The speed and ease of which ‘improvements’ to proven practices can be duplicated (and monetized) by the community continues to accelerate, but is this a good thing?
I was originally attracted to BPM and eventually service management because of the perception that it was truly a collaborative effort, not a proprietary food fight. But Pink Elephant’s termination of a 40-year history with ITIL really illustrates today’s truth about the continuous improvement space…
…and it makes me want to join a ROMEO group for service management professionals.
Perhaps the most objective opinions about continuous improvement come from those who not only have been there and done that, but no longer have any vested interests. There’s just something odd about being able to collect best practices from others over decades and turn that into a proprietary, billion-dollar business.
Maybe that’s partly why I was attracted to the Unified Service Management method, which is supported by the non-profit SURVUZ Foundation. But I’ve certainly not given up on decades of lessons learned, much of which is reflected in USM anyway.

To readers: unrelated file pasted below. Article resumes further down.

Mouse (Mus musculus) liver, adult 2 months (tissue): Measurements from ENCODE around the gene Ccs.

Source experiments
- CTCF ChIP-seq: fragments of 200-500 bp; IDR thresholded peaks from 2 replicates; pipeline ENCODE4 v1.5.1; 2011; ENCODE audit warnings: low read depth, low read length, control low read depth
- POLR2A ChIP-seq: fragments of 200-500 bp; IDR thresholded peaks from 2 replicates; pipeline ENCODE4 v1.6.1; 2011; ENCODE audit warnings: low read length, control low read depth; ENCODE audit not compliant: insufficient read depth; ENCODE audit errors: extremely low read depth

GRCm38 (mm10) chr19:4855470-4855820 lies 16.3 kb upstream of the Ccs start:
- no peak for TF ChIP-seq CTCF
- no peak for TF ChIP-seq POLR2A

The truth is, almost all the ‘best practices’ out there have evolved from what came before:
“...even Deming spent a great deal of time copying Shewhart’s ideas and devising ways to present them in his own way. Students of continuous improvement are therefore students of history to some degree.
There have been multiple instances where one ‘expert’ or another took something, ‘improved it’, and re-published it as new thinking. This sometimes creates friction between authors and confusion around who exactly is an ‘authoritative source’.
This is the nature of the beast.”John Worthington, Rolling Uphill
For now, I’ll continue to help the itSMF USA reconstitute its membership and evangelize the USM method.
But if anyone wants to think about a ROMEO group for grey-haired (or no-haired) service management professionals let me know… John@MyServiceMonitor.com